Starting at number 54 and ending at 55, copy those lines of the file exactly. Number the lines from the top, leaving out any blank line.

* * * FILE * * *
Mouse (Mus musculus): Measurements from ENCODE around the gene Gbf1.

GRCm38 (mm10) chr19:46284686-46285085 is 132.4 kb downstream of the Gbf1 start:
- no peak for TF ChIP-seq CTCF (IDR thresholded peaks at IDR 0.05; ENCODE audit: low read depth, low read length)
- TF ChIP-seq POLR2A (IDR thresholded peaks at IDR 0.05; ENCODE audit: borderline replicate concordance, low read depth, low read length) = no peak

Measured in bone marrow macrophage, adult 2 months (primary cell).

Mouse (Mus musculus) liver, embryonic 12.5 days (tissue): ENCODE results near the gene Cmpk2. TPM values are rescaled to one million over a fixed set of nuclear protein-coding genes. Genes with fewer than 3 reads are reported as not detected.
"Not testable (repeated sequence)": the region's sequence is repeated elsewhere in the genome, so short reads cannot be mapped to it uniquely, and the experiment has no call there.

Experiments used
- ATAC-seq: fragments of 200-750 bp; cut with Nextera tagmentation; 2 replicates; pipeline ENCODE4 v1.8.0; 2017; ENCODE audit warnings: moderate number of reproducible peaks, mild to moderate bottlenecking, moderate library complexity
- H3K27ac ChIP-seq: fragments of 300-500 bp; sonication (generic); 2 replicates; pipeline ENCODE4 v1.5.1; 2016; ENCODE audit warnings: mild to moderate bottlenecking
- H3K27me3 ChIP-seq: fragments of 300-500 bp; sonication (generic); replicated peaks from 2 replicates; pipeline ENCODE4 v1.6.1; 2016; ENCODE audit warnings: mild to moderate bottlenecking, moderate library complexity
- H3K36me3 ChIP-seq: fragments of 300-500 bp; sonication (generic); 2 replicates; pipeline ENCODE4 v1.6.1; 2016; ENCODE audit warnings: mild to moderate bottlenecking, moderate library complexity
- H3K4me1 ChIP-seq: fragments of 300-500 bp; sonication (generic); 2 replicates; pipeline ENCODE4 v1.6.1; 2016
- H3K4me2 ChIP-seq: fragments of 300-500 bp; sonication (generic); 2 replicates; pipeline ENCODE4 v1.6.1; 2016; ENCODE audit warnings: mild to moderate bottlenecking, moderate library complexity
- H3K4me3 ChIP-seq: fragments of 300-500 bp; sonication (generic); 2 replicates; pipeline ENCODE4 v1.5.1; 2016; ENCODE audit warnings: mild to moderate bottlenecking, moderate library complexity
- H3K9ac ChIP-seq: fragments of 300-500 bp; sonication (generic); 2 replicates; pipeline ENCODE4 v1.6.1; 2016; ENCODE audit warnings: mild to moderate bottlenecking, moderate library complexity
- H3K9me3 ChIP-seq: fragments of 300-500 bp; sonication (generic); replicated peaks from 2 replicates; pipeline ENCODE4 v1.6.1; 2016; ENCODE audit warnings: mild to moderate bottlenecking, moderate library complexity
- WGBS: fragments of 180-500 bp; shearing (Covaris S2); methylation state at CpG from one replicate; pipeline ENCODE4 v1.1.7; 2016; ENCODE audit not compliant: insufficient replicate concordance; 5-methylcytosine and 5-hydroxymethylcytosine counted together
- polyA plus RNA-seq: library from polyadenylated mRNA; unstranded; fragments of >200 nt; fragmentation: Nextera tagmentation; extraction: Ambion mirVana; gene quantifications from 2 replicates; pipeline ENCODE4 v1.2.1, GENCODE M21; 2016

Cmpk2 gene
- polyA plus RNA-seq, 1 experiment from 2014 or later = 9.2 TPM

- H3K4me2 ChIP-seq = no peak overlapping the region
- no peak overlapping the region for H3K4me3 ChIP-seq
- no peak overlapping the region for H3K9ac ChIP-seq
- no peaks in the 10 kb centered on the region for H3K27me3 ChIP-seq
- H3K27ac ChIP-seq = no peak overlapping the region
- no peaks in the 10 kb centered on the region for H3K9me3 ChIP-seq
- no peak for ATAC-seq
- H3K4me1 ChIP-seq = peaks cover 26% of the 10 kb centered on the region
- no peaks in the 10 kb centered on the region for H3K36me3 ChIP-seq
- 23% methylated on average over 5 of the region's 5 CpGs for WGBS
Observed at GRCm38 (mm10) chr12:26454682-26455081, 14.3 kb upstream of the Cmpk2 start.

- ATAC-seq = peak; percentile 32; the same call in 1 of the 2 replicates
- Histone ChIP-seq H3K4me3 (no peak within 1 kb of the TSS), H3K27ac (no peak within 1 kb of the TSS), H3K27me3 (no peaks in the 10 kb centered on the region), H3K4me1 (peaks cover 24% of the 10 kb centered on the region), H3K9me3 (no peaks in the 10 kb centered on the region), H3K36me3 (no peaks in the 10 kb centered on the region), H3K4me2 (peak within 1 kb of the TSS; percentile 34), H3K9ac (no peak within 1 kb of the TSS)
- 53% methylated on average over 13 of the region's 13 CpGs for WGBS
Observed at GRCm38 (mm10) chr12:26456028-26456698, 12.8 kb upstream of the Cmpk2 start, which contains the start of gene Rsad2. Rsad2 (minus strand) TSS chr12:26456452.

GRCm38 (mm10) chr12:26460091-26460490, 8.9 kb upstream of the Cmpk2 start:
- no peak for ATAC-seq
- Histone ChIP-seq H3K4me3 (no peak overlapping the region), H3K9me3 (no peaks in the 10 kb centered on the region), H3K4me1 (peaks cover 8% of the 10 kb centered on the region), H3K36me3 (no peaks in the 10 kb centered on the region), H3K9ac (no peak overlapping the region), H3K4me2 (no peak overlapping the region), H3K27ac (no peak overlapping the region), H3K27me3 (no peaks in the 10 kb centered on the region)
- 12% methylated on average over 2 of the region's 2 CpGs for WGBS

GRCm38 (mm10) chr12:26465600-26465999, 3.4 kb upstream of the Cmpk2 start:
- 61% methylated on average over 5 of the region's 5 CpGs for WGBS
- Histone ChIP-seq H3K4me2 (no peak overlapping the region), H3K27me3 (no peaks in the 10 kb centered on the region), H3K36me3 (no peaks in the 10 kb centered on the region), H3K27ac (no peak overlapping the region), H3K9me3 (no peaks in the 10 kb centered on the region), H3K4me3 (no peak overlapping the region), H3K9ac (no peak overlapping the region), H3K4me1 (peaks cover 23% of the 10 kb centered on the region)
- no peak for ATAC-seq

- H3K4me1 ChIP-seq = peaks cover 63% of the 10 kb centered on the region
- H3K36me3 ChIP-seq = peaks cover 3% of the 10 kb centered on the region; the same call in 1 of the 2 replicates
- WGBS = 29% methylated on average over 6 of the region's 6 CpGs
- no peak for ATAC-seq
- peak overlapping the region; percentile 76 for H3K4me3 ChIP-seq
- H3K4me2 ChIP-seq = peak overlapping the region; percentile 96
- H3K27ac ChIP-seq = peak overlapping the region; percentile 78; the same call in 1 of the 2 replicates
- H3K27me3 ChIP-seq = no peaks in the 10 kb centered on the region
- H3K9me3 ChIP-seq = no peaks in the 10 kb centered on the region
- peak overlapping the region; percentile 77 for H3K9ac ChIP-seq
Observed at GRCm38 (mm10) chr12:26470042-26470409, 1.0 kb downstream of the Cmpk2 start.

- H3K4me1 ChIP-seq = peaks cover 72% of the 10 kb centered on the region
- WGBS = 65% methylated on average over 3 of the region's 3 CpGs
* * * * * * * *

- peak overlapping the region; percentile 77 for H3K9ac ChIP-seq
Observed at GRCm38 (mm10) chr12:26470042-26470409, 1.0 kb downstream of the Cmpk2 start.